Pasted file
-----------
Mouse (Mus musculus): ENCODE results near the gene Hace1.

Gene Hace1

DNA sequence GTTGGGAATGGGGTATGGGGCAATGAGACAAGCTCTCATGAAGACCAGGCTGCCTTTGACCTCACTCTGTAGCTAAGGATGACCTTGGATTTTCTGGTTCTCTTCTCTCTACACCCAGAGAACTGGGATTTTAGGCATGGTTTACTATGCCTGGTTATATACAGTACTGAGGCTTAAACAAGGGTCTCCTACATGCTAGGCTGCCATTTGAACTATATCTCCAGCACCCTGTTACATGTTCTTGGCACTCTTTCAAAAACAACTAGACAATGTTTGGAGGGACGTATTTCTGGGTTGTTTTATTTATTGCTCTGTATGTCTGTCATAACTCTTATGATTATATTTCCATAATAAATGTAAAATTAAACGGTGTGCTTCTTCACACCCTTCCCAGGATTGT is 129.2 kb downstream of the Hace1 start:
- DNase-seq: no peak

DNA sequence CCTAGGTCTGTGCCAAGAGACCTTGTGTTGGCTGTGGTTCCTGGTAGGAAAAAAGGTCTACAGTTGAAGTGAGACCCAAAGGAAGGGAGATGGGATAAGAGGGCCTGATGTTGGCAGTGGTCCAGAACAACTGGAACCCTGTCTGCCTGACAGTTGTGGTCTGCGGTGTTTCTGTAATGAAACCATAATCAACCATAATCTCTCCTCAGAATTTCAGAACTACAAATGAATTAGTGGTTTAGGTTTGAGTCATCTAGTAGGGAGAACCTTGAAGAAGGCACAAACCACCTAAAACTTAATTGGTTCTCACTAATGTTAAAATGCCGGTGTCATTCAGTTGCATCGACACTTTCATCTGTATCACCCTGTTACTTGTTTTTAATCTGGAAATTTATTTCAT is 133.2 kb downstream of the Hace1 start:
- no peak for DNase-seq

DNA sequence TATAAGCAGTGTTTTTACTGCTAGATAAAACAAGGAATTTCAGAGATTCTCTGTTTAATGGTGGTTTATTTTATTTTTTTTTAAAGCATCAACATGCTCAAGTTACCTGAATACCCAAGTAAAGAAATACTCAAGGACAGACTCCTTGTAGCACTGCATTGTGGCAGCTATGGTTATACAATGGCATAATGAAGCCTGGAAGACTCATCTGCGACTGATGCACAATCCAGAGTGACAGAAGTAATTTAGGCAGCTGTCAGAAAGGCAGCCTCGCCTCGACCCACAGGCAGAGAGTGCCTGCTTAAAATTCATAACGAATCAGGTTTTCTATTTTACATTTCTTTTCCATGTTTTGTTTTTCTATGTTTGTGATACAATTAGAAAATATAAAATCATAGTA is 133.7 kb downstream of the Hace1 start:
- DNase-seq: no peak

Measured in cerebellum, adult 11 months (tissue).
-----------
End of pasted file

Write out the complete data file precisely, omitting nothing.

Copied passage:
Mouse (Mus musculus): ENCODE results near the gene Hace1.

Gene Hace1

DNA sequence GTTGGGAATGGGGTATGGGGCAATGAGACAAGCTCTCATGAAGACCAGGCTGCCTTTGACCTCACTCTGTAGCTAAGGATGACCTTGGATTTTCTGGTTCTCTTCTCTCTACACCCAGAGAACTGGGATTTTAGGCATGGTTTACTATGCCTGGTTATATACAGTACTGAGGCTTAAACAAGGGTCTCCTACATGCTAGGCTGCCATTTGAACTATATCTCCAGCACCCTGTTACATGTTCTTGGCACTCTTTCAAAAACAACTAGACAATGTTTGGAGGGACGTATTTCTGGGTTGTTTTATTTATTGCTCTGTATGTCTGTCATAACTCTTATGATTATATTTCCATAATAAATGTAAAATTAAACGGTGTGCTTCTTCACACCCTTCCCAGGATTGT is 129.2 kb downstream of the Hace1 start:
- DNase-seq: no peak

DNA sequence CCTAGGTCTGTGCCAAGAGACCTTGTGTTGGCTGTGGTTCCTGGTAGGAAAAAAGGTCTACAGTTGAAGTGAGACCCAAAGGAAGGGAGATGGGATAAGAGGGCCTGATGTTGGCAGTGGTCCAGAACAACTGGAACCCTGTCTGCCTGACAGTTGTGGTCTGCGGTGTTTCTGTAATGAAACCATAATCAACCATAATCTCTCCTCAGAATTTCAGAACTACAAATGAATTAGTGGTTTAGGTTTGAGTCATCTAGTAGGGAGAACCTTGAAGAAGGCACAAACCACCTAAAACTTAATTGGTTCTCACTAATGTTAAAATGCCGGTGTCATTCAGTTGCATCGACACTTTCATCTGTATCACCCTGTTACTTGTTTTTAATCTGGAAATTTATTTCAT is 133.2 kb downstream of the Hace1 start:
- no peak for DNase-seq

DNA sequence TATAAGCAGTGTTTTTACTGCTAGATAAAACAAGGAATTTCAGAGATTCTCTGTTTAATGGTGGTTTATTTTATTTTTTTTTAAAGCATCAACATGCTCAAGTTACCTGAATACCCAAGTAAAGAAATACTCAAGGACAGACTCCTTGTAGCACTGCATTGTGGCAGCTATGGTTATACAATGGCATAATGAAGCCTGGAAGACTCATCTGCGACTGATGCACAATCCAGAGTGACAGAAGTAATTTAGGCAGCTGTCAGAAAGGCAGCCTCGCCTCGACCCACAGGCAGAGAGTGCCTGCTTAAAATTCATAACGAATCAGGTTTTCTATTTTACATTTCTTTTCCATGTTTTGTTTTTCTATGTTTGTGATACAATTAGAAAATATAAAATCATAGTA is 133.7 kb downstream of the Hace1 start:
- DNase-seq: no peak

Measured in cerebellum, adult 11 months (tissue).